Cherokee Type

Designed by a Cherokee genius called Sequoyah, cast in metal by ” a typefoundry in Boston” way, way back, long before the Trail of Tears event. Does anyone know which foundry, and wether the matrices were cut in colonies, or imported from abroad. A very
small amount of this face has survived, dug up by treasure hunters at the site of the Cherokee print shop at their ancient capital of New Echota - left in the press yard after its destruction by the ”Florida Militia” That type was paid for by the then Cherokee Council, and presumably that surviving is still in fact their property. Any info welcome. This does NOT refer to various facsimilies made since 1900.

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On-line I found a book that mentions the type foundry where the author claims the Cherokee type was cut and cast: Baker and Greele [other sources misspell it Grelle or Greene] of Boston. According to Maurice Annenberg, Baker and Greele were the original proprietors of the New England Type Foundry, from 1824-c1829. They apparently cast and sold the type and shipped it, along with a press to New Echota. Here is the link to the page:

Cherokee Editor: The Writings of Elias Boudinot, By Elias Boudinot, University of Georgia Press, 1983, p. 145:

There is very little known about Baker and Greele, though Harvard has a specimen book from c 1827. It’s doubtful, but maybe it has a showing of the Cherokee typeface. Edwin Starr was also associated with the beginnings of this company.

A recent book, which I have not seen and may be hard to find (a copy is in the British library) looks to be quite interesting: Cherokee Phoenix, Advent of a Newspaper: The Print Shop of the Cherokee Nation 1828-1834, by Frank Bannon published in 2005. Here is the description of the book:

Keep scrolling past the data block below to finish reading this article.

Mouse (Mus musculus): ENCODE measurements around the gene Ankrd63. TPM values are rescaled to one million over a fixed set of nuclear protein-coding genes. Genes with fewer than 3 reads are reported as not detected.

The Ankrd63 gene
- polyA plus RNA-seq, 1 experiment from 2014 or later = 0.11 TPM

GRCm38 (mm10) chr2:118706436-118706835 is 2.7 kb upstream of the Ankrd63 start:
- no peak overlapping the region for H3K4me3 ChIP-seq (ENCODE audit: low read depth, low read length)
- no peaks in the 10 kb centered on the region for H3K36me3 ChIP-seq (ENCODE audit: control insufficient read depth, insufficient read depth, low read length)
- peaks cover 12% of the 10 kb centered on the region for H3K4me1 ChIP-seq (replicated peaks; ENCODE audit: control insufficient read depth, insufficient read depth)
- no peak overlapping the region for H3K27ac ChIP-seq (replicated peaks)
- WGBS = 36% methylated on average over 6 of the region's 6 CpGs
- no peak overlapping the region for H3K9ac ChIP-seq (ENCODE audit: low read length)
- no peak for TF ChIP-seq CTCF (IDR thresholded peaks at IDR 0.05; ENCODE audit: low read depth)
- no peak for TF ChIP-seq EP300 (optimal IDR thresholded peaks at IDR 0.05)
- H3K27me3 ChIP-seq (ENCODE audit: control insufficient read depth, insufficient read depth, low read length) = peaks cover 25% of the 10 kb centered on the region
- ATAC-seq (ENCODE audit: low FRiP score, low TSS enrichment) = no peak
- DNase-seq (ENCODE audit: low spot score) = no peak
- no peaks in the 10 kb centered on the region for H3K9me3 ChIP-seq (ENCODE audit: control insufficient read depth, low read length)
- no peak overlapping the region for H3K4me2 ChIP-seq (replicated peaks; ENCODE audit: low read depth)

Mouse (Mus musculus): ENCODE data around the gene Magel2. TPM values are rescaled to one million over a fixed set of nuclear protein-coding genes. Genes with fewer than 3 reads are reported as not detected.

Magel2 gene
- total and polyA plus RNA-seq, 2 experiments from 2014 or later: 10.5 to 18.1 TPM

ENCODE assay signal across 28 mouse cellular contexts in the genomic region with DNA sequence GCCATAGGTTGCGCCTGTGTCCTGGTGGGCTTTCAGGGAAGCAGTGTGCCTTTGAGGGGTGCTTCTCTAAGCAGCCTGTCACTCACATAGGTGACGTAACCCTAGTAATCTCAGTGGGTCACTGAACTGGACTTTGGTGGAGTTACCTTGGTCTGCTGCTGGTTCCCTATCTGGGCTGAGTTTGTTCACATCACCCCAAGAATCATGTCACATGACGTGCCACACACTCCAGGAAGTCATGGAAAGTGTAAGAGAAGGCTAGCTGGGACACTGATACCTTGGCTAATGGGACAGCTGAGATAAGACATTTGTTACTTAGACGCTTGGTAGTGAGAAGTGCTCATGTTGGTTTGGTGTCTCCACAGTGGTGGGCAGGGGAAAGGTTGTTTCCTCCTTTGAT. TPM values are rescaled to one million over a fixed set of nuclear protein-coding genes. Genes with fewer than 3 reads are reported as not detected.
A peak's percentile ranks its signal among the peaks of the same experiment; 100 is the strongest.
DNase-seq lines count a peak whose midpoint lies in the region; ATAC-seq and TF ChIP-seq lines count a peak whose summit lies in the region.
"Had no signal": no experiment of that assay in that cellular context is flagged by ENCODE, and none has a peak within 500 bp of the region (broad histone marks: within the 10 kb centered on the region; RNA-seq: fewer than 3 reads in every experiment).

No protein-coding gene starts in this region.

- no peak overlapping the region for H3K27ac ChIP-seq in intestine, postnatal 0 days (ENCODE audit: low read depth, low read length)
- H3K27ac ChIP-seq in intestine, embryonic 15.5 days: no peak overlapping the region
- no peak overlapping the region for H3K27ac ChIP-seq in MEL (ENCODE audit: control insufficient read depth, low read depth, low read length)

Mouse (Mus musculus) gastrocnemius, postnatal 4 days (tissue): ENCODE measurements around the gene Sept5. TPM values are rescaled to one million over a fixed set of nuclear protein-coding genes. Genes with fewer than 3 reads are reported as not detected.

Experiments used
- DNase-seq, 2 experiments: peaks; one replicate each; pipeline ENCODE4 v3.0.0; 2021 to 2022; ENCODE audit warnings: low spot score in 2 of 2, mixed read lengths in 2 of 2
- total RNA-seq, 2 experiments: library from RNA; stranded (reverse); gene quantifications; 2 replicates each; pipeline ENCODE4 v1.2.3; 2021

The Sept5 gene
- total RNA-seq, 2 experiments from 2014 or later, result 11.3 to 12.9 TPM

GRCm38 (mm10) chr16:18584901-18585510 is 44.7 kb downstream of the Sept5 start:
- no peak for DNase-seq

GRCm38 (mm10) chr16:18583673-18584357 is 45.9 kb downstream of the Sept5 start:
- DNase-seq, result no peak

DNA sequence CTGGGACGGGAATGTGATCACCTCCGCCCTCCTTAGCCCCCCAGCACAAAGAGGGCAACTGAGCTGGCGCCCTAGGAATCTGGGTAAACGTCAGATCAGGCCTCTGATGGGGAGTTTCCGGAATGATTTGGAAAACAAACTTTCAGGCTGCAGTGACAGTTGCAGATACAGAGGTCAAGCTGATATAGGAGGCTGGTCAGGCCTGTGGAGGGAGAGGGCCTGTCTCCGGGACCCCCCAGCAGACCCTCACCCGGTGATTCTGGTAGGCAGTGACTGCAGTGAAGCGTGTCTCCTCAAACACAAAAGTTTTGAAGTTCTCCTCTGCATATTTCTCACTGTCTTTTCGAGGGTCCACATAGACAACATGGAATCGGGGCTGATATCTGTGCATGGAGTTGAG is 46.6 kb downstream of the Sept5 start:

Letterpress, limited edition book describing the advent of the Cherokee Phoenix newspaper in New Echota; last capital of the Cherokee Nation in the eastern United States. New information reveals the exact type of printing press used, and an initial exploration of metal type that was excavated in 1954 at New Echota. The likely location of the papermill in Knoxville, Tennessee, which produced paper for the first issue of the Phoenix, is also described. Hand bound and printed on handmade cotton paper.
1. Text was letter-pressed on handmade-cotton paper and hand bound. Seventy-four copies were bound using muslin for the spine, and sides of handmade paper. The seventy-four books contain full-size reproductions of the hand impressions made of excavated New Echota type.
2. Includes bibliographical references (pages 93-102).

I hope this is helpful in some way.


I believe that Ed Raher at the Swamp Press has the ability to cast the Cherokee Type. You might try to see some more historic tidbits from him.